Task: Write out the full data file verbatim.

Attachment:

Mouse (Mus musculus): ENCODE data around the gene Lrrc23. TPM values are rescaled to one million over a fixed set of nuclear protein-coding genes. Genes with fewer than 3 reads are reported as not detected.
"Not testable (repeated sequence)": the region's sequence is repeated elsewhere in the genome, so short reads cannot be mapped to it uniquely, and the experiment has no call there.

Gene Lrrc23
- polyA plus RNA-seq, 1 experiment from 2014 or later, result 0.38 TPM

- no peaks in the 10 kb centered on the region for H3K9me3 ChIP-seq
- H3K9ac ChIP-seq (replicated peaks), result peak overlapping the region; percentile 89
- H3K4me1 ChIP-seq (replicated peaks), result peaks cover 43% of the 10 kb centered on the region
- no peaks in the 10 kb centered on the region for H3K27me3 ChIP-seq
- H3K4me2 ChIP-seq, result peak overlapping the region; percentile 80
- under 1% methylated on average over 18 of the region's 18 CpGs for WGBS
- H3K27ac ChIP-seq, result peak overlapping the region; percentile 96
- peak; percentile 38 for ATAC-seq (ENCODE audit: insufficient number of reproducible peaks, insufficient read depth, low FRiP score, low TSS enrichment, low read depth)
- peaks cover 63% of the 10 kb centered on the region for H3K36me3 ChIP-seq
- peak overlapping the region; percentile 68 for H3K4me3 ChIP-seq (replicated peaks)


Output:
Mouse (Mus musculus): ENCODE data around the gene Lrrc23. TPM values are rescaled to one million over a fixed set of nuclear protein-coding genes. Genes with fewer than 3 reads are reported as not detected.
"Not testable (repeated sequence)": the region's sequence is repeated elsewhere in the genome, so short reads cannot be mapped to it uniquely, and the experiment has no call there.

Gene Lrrc23
- polyA plus RNA-seq, 1 experiment from 2014 or later, result 0.38 TPM

- no peaks in the 10 kb centered on the region for H3K9me3 ChIP-seq
- H3K9ac ChIP-seq (replicated peaks), result peak overlapping the region; percentile 89
- H3K4me1 ChIP-seq (replicated peaks), result peaks cover 43% of the 10 kb centered on the region
- no peaks in the 10 kb centered on the region for H3K27me3 ChIP-seq
- H3K4me2 ChIP-seq, result peak overlapping the region; percentile 80
- under 1% methylated on average over 18 of the region's 18 CpGs for WGBS
- H3K27ac ChIP-seq, result peak overlapping the region; percentile 96
- peak; percentile 38 for ATAC-seq (ENCODE audit: insufficient number of reproducible peaks, insufficient read depth, low FRiP score, low TSS enrichment, low read depth)
- peaks cover 63% of the 10 kb centered on the region for H3K36me3 ChIP-seq
- peak overlapping the region; percentile 68 for H3K4me3 ChIP-seq (replicated peaks)